I don't blame these women. We are affected by the same cultural maladies. The people who commented most frequently seemed uncomfortable with their bodies - openly criticising their arms, tummies and thighs. The irony is, that by verbalising their judgements, they perpetuate the myths that bind them.

Once my weight became unhealthily low, the flattery stopped, and things got much quieter. There were some comments with confused messages: 'You look amazing, but I'm worried about you are you eating?" There was communication by omission. It was in lost eye contact or absent smiles. Someone who might usually stop to talk in passing would avoid me. I could see the nervous flicker of their eyes over my body and it spoke volumes. I understood those reactions. It's hard to know what to do. Still, it made me feel awful.

Only the hardy continued. Some, not knowing how to deal with my situation, resorted to infantilising me. I am a fully formed, capable adult - the person I have always been, yet even a few old friends growled as if I were a child misbehaving. I remember one occasion that illustrates this perfectly. As I got changed for a yoga class one day, an acquaintance looked at me and tut-tutted "You're not eating you naughty thing." she said, and lightly slapped my hip. I was at my lowest weight and utterly wretched. I wanted to yell at her "Look lady, I'm not naughty, or a thing. I'm struggling with the will to live. Get your hands off me" She meant well, but it was reductive, patronising and reinforced one of the disorders underlying features: disempowerment.

Pity has the same diminishing effect. "Oh you poor thing" is a show of compassion, and comes from a good place. It's the kind of thing you might say to soothe a child, but as an adult it leaves you hanging in helplessness. Having an eating disorder doesn't make me weak. I have had an inordinate amount of shit thrown my way, and this is my particular way of snapping. No-one is bullet proof. I don't want pity, I want to people to understand how much strength it takes to confront deep-seated issues - many people live and die never dealing with their demons.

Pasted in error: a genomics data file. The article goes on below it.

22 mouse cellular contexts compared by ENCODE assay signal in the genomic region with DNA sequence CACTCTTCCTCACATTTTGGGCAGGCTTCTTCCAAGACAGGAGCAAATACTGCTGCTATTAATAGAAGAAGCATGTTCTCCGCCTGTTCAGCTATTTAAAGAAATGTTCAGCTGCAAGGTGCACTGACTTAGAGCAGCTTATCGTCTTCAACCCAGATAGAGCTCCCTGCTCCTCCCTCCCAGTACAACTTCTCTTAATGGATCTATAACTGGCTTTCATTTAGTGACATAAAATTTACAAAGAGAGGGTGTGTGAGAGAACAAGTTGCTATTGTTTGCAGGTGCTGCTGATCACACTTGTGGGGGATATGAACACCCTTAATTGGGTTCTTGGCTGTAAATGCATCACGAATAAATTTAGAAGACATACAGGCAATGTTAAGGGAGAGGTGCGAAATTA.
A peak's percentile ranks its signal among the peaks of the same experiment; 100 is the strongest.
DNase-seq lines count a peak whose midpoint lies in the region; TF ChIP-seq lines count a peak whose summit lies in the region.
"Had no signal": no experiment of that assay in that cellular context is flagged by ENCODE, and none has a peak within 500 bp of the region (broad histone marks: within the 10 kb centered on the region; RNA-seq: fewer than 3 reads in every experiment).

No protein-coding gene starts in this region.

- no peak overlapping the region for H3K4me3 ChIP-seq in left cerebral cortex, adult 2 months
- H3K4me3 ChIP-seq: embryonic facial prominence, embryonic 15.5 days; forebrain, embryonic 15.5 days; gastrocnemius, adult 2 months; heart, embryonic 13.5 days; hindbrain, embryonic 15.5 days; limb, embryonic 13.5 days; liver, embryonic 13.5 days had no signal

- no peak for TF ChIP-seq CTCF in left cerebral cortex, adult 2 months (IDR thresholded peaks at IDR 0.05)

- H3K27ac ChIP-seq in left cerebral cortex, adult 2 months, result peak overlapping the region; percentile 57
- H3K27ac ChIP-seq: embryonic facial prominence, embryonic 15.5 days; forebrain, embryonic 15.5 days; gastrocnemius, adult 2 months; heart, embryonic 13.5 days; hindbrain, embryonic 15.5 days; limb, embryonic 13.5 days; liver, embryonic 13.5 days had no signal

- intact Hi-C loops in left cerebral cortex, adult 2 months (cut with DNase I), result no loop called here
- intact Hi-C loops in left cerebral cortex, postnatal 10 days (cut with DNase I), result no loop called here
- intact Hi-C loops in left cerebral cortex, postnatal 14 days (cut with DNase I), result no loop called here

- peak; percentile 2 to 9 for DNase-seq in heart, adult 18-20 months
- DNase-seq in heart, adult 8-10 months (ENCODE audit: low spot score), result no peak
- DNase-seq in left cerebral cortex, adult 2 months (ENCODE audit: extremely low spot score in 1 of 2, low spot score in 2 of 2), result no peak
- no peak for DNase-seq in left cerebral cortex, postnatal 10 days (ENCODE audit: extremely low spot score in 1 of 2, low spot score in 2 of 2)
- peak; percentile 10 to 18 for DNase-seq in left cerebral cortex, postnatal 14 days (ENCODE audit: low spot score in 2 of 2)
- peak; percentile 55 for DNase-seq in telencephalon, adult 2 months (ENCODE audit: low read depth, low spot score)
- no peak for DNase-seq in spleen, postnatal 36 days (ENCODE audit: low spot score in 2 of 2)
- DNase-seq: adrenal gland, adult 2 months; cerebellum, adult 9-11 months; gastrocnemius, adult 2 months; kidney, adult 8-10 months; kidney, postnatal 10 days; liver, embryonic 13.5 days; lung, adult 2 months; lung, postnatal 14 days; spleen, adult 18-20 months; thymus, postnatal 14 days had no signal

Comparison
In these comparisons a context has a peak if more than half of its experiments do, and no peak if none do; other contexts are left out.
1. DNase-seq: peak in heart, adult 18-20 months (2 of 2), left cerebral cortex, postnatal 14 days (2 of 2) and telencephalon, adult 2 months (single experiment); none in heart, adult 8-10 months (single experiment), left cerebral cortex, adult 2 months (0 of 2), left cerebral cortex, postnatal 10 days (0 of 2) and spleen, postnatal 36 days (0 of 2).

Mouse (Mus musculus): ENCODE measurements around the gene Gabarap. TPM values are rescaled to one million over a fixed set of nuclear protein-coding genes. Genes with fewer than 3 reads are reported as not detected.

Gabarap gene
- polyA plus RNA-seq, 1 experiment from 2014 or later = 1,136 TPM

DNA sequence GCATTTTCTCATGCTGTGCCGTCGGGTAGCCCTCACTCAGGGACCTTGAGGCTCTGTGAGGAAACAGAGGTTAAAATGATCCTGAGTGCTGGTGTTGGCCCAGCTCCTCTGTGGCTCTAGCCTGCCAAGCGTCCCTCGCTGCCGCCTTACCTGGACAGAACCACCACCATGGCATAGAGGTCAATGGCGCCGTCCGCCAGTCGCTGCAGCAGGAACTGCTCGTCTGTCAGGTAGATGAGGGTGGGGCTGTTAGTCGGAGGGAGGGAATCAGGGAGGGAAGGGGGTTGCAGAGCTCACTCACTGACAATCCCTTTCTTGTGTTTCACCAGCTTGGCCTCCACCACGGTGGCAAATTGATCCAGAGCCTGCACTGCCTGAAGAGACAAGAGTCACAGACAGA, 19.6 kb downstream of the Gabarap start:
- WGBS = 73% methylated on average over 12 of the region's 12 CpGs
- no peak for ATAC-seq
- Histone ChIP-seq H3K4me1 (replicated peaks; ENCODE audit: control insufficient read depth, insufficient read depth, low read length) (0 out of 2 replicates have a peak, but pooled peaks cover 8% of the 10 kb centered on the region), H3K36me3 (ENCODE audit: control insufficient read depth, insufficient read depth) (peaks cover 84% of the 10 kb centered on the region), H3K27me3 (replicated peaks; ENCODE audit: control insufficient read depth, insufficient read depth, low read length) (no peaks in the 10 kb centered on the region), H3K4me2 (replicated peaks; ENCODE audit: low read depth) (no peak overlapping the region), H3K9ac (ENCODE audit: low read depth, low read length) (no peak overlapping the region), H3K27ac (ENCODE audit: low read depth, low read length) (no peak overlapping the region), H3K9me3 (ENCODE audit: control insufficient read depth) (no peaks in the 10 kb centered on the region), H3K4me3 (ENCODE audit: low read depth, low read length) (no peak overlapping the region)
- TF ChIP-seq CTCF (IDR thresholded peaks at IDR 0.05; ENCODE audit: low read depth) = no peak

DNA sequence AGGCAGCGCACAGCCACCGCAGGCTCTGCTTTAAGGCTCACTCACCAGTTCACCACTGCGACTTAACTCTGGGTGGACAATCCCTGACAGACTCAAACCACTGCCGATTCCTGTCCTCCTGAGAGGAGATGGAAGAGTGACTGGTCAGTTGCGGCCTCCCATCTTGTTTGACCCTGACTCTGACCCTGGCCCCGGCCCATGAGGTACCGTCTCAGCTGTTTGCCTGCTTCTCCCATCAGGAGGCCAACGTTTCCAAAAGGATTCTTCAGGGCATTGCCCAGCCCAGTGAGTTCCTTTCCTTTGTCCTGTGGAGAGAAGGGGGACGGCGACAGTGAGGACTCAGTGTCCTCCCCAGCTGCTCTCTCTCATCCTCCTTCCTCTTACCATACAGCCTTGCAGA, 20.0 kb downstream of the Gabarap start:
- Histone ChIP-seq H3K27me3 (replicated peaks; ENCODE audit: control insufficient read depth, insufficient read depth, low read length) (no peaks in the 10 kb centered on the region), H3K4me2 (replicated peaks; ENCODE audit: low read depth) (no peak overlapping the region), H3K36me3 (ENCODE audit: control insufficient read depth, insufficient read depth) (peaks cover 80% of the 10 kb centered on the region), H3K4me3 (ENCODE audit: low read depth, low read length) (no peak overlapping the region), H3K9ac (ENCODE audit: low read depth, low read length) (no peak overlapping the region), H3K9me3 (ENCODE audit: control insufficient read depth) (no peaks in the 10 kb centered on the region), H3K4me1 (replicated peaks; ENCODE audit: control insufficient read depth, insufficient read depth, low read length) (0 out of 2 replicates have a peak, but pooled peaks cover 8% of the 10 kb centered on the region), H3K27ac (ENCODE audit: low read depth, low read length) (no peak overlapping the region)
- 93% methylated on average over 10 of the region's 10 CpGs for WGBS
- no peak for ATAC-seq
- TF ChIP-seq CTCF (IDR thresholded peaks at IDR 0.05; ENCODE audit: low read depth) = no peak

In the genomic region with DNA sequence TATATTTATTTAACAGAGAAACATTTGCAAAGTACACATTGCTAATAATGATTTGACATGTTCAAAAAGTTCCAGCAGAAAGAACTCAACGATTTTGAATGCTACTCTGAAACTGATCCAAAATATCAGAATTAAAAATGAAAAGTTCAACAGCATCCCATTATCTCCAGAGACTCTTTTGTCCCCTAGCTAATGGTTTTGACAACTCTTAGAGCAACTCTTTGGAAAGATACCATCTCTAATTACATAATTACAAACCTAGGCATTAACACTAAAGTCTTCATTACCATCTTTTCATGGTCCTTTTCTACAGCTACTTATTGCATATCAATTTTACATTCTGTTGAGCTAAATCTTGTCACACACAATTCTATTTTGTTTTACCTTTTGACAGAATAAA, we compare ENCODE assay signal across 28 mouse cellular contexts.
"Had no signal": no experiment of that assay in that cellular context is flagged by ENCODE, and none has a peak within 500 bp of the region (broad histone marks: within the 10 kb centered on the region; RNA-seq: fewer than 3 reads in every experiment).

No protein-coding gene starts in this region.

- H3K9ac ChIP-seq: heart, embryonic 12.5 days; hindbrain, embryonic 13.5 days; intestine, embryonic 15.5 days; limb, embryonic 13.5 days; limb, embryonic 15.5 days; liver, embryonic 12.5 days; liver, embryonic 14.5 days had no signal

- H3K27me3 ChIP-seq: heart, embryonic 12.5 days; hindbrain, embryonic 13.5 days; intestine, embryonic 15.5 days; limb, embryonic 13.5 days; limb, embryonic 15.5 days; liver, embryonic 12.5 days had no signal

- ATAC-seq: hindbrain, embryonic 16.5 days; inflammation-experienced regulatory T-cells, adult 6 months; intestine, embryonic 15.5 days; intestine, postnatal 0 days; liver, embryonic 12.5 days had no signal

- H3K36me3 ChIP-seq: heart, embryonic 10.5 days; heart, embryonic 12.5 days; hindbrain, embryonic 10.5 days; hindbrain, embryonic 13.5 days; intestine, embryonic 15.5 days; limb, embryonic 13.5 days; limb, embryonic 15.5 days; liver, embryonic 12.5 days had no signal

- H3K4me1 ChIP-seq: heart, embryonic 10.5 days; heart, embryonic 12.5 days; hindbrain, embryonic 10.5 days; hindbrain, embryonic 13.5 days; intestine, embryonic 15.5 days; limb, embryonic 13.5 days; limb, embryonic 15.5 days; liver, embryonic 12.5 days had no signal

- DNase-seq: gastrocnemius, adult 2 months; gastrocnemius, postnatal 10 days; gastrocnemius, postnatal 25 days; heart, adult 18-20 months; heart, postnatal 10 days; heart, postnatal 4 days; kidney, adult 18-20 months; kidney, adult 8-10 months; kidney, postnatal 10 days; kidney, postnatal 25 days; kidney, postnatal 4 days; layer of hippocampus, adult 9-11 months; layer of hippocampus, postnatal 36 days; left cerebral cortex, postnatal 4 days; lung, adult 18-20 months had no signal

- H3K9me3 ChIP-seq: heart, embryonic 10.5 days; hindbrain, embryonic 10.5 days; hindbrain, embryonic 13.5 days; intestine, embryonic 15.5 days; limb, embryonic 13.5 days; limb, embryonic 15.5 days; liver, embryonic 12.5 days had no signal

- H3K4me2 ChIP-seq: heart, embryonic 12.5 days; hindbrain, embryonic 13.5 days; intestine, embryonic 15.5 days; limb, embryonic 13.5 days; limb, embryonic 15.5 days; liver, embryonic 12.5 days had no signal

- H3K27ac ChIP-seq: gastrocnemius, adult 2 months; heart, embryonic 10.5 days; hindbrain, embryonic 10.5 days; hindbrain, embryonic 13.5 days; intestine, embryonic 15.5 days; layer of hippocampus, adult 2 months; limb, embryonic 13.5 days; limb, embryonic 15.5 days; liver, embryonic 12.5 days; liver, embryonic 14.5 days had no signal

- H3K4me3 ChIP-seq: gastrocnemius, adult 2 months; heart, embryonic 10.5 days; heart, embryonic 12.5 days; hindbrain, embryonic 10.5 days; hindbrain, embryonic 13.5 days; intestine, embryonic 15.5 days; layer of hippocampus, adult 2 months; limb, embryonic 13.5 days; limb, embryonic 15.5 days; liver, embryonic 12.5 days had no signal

There was a period a few months ago when I ate a lot. I'd had a shift in my thinking and I was all fired up, ready to blast through the disorder with pure aggression. Putting on weight felt dreadful, but I forged ahead - that was until the comments started filtering in. As soon as there was a visible change in me, people rushed up to say how well I looked. They did so out of kindness, and were genuinely relieved to see my apparent improvement. What they didn't know, was that I tuned in to a special station of my own, which translated "You're looking good!" into "Your looking fat! Really fat! Fat, fat, fat!". I may have had some colour back in my cheeks, but I felt frighteningly out of control. In my mind I was a gigantic, blubbery failure. Their simple well wishes were so out of sync with how I felt, that I screeched on the brakes and stopped eating.

With so many ways to do harm, you might wonder if it's safe to say anything at all to someone with an eating disorder. As I see it, the key is to be genuine, open and respectful. Even if it is to say "I don't know what to do, I'm scared of saying the wrong thing", that's great - it starts up a conversation and is an acknowledgment of the difficulty of the situation. Questions are good, assumptions are not, and empathy is the golden ticket to healing.

If a meaningful, empathic exchange isn't possible, then the next best approach, I think, is silence. I don't mean avoiding or ignoring a person who is ill - I mean interacting the same way as always without mentioning the weight loss. There were people who looked me in the eye, joked and chatted away as if nothing were different, and it was such a comfort. It's not an easy thing to do. The prospect of putting on weight around these people is less daunting - I feel less self-conscious, less judged, and somehow more supported. It would be no good if everyone stayed quiet, but it is a far better alternative to casually made body comments, reprimands or pity.

The things people say wouldn't usually affect me quite so deeply, but at the moment my resilience is nil. Comments based on my outward appearance burn like knife dragged through an open wound. The difficulty is, I can't stop the words coming from people's mouths. To shield myself, I have to build a mental barrier with bricks made of self worth and acceptance. Right now, it seems like an impossible task, but my frustration with this illness grows day by day. Maybe change is on the way...


xx